Blog Posts > Linda Frame: Letting Tax Credits Expire Will Hurt Our Veterans
July 4, 2015

Linda Frame: Letting Tax Credits Expire Will Hurt Our Veterans

Huntington Herald-Dispatch – While the Fourth of July is a time to celebrate our country with family and friends, it’s also a day to honor the heroes who have defended our freedom by serving in our military. Read

One way to honor service members, veterans and their families this year is to ask Congress to save key provisions of pro-work tax credits that help veteran and military families make ends meet.

The Earned Income Tax Credit (EITC) and the Child Tax Credit (CTC) make an important difference in the lives of millions of working families across the country, including many service members, veterans and their families. In West Virginia, 15,000 veteran and military families are benefitting from the EITC, the refundable CTC or both.

Together, the EITC and CTC boost incomes, help these working families make ends meet, and, in particular, help veterans who often encounter barriers putting their valuable skills to work when they return home.

Pro-work tax credits help those veterans right here in West Virginia by boosting income and allowing them to pay for things that enable them to get ahead, like child care, transportation and housing. And research indicates that the extra income from these credits helps children in families that receive them grow up healthier, do better and go further in school, and work and earn more as adults.

We can all agree that no one who has served America in the military should live in poverty when they come home. The EITC and CTC are a critical piece of this commitment, lifting roughly 100,000 veteran and military families out of poverty in 2013.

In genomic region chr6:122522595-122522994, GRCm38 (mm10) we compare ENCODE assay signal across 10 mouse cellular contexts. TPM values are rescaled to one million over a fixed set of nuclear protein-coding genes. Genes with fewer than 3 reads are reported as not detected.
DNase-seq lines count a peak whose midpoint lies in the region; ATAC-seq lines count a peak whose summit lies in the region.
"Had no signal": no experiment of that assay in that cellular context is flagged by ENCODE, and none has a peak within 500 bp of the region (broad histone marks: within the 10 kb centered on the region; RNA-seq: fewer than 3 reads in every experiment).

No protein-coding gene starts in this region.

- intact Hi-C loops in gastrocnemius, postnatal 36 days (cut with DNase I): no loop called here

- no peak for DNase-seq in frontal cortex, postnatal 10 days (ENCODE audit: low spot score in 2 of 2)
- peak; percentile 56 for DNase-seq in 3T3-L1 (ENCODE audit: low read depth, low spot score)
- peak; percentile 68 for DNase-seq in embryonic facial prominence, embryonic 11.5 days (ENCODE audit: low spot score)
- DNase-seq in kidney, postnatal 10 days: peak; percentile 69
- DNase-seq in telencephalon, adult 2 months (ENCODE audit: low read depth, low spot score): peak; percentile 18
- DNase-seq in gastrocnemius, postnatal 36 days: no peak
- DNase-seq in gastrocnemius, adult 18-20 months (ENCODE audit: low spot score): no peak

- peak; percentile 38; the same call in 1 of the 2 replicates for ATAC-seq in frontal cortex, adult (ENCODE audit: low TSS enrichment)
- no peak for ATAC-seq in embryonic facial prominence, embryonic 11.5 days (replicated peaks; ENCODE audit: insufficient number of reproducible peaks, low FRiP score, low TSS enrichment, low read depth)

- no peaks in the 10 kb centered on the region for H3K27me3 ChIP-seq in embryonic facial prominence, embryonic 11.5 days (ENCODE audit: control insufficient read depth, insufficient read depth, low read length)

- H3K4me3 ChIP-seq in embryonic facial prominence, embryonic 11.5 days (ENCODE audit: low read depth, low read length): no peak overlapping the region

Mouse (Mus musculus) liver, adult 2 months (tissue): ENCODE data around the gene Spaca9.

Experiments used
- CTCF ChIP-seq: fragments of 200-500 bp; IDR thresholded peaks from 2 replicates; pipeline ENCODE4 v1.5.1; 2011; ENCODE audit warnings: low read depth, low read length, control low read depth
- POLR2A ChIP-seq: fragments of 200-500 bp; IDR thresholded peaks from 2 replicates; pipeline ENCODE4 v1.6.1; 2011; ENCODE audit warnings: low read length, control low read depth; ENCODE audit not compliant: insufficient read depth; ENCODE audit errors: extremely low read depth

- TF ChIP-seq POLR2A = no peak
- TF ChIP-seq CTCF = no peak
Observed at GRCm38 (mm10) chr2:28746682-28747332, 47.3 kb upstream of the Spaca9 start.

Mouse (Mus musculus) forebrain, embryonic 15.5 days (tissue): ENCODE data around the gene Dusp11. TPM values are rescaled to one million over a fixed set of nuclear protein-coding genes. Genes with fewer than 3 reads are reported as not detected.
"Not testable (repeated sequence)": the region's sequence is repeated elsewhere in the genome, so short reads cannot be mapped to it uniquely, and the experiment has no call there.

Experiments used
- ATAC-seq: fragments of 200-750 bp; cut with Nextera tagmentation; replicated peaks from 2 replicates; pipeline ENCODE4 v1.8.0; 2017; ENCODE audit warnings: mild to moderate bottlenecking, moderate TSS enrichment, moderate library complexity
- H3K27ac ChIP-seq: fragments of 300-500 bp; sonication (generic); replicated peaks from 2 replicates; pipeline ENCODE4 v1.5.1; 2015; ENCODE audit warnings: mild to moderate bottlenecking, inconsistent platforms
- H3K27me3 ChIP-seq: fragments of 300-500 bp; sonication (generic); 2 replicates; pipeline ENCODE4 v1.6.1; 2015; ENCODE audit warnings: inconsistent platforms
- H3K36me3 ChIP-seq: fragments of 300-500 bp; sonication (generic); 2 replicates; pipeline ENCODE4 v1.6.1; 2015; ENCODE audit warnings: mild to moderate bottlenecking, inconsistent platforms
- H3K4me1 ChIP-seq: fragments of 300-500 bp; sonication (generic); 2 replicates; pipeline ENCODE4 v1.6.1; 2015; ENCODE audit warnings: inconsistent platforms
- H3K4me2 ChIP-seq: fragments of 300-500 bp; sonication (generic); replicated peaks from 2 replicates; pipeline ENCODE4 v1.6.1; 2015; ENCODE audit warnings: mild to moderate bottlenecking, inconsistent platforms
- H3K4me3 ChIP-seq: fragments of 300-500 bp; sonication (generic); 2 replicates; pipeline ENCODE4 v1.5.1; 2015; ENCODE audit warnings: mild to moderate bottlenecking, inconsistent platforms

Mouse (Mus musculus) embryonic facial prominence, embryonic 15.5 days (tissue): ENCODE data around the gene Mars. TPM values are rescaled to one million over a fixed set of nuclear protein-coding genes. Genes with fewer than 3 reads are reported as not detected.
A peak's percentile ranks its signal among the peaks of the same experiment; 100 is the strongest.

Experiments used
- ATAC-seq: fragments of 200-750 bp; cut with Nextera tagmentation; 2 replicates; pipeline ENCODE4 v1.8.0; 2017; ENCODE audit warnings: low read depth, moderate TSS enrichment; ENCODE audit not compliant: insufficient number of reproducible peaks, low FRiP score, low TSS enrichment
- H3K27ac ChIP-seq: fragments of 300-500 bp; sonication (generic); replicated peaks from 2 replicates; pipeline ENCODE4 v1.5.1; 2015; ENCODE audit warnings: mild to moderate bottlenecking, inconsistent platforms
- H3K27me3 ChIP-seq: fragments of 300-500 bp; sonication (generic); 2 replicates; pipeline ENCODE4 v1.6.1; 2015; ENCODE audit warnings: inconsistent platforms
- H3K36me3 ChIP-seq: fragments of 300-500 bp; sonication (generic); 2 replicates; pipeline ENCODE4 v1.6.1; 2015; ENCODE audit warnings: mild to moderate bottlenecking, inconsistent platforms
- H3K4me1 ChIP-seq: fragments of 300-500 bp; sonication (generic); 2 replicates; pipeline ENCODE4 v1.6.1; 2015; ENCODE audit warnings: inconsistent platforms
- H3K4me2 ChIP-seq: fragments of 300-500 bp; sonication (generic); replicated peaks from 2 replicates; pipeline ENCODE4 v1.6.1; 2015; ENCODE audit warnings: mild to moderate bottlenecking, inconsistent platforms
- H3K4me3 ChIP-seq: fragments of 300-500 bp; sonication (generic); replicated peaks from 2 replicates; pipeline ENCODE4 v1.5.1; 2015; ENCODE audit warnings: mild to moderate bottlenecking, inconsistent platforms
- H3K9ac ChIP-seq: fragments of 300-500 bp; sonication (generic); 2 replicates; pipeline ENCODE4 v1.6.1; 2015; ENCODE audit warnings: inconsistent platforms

However, unless Congress acts, key provisions of these pro-work tax credits will expire at the end of 2017. In West Virginia, 9,000 of veteran and military families would lose some or all of these two tax credits.

For example, a single veteran with two children who works full time at the minimum wage – earning $14,500 – would lose his entire CTC of $1,725.

Instead of letting it come down to the wire for these families and others, Congress should seize the chance this year to make permanent the expiring pieces of the EITC and CTC.

Right now, Congress is considering billions of dollars in tax breaks for large corporations. During this debate, Congress must be fair to veterans, and all working families, by saving key provisions of the EITC and CTC that help them work and support their families.

Congress can also close a glaring gap that leaves childless workers (those who are not claiming kids as dependents on their taxes) with little or no EITC. Closing this gap would help 500,000 service members and veterans nationwide – and it’s no surprise that this proposal has strong bipartisan support, from President Obama to Rep. Paul Ryan, R-Wis.

Our service members and veterans have made incredible sacrifices to help keep us safe. It’s our duty to make sure they can provide for their families, and pro-work tax credits like the Earned Income Tax Credit and Child Tax Credit do just that.

This Fourth of July, let’s stand up for our service members, veterans and their families by making sure they continue to receive these vital pro-work tax credits.

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